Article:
The CIRT gets a call from a concerned sysadmin who sees some ssh connections from an Eastern European country to a DMZ web server. As the investigation kicks off and the CIRT staff starts asking questions, they want to get up to speed as quickly as possible on any background they don’t already have. What does the server do? Does the sysadmin or someone else have historical logs? What network controls already exist? From there, they’ll start piecing together a timeline, finding anomalies, and generally trying to get as complete an accounting of the incident as possible.
At its core, incident response is a learning process: the responders need to learn as much as possible, starting with “known unknowns” and right into the “unknown unknowns”. And in successive incidents, the team will want to speed up that process. I put together a (naïve) diagram showing what we should attempt to achieve over time:
“Steep learning curves” really are ideal in many situations, including this one. We want to climb that line as quickly as possible. Once we pass a threshold, we can begin to contain and eradicate the intrusion. This also helps us provide the appropriate information to the organization’s leadership for the larger questions of response and future changes. But when we take longer than anticipated, or even fall behind an evolving incident – remember, the enemy has a vote – then the gap between the curves starts to incur additional costs to the organization.
Curve 2 deliberately shows a slower start than Curve 1. As we start the process of improving our tool set, workflow, and controls, a few initial stumbles will occur. Maybe you didn’t fully account for some of the deployment complexity, or perhaps the incident occurs in an area of the organization that has minimal instrumentation and management. (In fact, this latter scenario occurs with great frequency for obvious reasons.) But over time, we keep pushing that curve left, getting faster with each iteration. As we do that, we can reduce the impact to the organization, perhaps even moving further back in the kill chain.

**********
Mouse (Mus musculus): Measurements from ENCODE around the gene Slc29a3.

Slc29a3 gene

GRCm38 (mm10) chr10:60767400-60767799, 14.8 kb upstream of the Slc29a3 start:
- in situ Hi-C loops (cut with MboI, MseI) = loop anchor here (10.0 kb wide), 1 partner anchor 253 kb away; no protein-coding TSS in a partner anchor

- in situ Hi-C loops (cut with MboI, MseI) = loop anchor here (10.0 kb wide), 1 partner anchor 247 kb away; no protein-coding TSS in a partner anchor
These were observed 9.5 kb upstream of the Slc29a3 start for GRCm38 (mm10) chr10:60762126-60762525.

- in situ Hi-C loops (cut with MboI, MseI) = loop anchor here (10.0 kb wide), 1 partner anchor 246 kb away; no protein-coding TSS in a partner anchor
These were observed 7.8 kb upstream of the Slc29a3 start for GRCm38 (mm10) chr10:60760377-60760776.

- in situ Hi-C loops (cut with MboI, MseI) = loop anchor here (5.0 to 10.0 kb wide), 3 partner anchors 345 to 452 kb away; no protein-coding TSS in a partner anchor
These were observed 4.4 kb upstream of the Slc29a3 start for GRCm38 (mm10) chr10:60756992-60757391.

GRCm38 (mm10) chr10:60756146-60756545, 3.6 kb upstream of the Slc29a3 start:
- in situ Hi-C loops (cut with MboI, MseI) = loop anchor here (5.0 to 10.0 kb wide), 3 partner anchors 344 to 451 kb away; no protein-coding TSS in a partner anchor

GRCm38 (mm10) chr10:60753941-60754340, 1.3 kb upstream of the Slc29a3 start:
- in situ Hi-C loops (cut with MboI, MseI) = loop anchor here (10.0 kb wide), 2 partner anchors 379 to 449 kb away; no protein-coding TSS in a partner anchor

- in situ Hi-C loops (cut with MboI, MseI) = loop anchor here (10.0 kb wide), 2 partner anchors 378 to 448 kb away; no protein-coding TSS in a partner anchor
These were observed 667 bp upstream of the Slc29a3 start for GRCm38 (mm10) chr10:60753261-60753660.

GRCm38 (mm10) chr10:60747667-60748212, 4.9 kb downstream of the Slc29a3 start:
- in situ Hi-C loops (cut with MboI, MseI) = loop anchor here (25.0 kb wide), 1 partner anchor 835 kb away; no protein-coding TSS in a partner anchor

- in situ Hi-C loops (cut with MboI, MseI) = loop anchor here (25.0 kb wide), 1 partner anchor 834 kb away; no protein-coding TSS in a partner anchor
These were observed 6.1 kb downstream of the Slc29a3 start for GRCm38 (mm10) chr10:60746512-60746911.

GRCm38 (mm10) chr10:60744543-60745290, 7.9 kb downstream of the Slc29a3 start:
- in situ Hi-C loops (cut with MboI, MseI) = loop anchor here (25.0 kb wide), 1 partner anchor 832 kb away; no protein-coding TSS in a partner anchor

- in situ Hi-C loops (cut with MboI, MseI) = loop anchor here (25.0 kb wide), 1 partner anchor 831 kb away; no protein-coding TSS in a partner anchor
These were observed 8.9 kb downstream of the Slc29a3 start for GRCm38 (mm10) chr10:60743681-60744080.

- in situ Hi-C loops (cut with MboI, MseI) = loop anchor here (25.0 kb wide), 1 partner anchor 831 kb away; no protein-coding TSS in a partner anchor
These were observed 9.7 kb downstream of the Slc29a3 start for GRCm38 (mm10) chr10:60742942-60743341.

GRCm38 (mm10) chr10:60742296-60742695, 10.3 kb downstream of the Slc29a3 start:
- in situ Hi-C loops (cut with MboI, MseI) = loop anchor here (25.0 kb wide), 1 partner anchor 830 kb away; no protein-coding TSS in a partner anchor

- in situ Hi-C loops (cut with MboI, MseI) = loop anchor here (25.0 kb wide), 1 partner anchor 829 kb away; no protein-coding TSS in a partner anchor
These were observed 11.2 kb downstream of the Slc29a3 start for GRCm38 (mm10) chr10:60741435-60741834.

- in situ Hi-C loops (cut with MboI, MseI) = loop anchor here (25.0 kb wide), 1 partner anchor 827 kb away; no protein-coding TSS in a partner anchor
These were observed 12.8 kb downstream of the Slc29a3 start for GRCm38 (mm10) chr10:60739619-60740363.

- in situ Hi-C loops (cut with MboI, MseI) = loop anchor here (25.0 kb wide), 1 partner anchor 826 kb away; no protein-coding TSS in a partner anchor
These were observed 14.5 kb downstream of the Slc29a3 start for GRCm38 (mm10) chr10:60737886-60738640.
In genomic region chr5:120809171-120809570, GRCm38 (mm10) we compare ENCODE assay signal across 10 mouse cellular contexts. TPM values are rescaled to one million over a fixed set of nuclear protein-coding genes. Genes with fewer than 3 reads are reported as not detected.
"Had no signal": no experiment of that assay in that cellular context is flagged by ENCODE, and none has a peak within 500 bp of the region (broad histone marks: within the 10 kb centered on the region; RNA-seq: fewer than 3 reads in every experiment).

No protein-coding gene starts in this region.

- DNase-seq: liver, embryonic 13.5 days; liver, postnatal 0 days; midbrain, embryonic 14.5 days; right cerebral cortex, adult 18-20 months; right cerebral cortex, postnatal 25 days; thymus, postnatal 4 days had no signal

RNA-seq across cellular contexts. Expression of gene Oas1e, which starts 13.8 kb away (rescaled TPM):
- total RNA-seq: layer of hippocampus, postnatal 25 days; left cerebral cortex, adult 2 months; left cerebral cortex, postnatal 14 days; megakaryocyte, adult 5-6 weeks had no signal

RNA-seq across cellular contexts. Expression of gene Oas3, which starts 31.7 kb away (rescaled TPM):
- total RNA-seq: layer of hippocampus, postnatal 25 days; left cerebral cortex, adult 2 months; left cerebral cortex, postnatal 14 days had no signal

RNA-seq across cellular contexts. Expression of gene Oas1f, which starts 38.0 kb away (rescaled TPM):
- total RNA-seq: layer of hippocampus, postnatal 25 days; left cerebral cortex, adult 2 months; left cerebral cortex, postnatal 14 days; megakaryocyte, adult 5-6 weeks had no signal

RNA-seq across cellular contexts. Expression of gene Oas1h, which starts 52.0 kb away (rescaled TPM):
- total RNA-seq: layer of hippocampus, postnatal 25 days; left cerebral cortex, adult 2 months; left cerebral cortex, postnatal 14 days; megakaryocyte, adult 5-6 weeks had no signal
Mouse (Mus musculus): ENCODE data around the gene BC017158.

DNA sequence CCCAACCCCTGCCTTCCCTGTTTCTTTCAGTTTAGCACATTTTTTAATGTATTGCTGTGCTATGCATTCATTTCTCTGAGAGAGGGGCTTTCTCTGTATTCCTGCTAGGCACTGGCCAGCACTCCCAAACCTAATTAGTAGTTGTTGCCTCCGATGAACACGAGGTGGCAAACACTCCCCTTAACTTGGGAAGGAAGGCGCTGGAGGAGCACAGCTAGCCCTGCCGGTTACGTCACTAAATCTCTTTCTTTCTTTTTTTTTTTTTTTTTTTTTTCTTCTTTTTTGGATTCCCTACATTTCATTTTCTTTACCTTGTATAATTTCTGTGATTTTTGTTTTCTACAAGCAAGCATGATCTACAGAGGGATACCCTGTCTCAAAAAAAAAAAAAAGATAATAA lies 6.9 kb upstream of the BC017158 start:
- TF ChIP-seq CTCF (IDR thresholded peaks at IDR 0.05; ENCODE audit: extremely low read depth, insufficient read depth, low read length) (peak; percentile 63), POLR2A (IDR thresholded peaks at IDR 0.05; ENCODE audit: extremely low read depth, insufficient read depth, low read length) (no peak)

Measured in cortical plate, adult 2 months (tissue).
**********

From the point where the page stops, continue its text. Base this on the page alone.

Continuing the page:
I really like this model, but it needs evolution. What’s missing from it?
Thanks to Hacker News, I ran across the charming and thought-provoking concept of Two Things:
“You know, the Two Things. For every subject, there are really only two things you really need to know. Everything else is the application of those two things, or just not important.”
You also might think of these things as first principles, though these might represent something even more basic. After spending some time thinking about it, I came up with the following. Feel free to add your own or point out what I’ve missed.
Two things for DFIR:
- The bad guys always leave evidence behind.
- You aren’t looking for it in time.
Two things for SIEM:
- Log analysis matters more than log management.
- SIEM analysts eventually become DBAs. (Bejtlich‘s Principle)
I don’t know whether anybody else has called it that before, but I sure wish I could find the canonical reference for Bejtlich’s Principle.
We can define an analyst as a function taking data and caffeine as inputs that outputs (hopefully useful) knowledge:
But analysts need more than just good data and properly brewed coffee (or tea, if that’s your thing). We need well-written “internal code”: our thought processes, if you will. As I’ve previously mentioned, too much material focuses on the data and not enough on the processing. If you look for information on log management, you can find endless advice on how to collect your logs, and how to store them. If you look for information on SIEM systems, you can find lots of vendor “marketecture”, compliance guidance, and so forth – but not enough guidance on what to do with the information you find there.